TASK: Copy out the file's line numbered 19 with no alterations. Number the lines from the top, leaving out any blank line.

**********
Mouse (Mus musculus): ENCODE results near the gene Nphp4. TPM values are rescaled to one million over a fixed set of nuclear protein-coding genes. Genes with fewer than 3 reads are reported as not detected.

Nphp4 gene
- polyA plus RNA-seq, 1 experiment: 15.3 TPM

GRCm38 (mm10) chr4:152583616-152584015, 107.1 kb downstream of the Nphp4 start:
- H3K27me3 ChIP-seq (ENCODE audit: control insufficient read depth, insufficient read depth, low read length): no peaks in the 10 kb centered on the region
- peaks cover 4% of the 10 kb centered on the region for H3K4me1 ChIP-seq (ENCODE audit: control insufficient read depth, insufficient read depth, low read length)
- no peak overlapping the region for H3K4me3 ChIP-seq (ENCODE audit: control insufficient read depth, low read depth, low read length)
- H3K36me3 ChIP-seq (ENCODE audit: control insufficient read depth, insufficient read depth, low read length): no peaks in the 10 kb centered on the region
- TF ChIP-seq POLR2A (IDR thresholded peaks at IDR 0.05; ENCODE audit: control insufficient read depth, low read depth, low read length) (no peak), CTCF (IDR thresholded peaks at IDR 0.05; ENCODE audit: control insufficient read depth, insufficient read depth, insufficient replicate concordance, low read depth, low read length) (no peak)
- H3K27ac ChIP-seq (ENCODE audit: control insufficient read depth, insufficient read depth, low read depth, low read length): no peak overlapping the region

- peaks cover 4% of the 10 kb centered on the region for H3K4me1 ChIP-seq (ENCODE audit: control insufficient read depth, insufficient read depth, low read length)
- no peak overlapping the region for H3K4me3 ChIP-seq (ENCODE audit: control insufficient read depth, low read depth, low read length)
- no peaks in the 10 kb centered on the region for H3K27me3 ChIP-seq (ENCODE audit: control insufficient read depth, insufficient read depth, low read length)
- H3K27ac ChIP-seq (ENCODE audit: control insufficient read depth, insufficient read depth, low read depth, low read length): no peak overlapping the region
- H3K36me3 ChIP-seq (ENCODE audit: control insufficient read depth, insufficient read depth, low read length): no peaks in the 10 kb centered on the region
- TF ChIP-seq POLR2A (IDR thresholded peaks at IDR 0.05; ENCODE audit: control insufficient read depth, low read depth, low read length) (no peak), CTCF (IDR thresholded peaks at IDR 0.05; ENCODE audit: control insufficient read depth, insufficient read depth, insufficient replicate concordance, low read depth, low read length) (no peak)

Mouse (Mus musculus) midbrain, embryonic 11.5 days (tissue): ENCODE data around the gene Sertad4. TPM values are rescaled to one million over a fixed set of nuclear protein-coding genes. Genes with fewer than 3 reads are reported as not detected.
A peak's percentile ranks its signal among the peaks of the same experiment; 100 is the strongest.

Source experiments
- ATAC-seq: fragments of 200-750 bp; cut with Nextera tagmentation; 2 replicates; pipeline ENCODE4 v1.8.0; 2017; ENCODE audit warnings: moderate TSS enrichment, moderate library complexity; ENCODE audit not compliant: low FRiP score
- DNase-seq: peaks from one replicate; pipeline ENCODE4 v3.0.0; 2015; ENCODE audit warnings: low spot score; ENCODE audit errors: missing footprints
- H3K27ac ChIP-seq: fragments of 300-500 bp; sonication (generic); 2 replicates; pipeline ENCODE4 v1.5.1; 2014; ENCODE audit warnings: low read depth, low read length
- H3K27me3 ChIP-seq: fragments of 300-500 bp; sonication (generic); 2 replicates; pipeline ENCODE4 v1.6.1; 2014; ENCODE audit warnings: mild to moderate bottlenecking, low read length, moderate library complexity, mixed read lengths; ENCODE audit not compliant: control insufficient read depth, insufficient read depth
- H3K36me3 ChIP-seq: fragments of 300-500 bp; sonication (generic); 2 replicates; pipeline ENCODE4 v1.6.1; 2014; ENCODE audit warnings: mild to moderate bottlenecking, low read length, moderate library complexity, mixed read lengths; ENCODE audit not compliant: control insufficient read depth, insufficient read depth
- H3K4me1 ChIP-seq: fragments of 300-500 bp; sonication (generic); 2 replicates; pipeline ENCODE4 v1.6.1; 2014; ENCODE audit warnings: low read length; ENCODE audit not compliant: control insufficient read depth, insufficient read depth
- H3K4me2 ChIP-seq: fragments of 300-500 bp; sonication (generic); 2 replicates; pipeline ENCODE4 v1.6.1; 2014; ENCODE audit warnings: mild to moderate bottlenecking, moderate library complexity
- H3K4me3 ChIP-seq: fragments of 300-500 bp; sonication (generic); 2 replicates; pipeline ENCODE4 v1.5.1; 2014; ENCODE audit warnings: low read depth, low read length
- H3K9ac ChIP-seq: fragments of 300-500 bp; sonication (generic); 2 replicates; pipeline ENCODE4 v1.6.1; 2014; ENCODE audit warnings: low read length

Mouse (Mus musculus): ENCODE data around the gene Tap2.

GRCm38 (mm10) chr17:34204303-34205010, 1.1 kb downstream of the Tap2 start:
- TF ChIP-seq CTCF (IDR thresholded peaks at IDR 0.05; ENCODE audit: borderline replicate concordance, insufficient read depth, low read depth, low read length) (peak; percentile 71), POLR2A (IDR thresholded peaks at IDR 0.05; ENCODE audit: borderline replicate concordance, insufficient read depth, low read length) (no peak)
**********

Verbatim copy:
Source experiments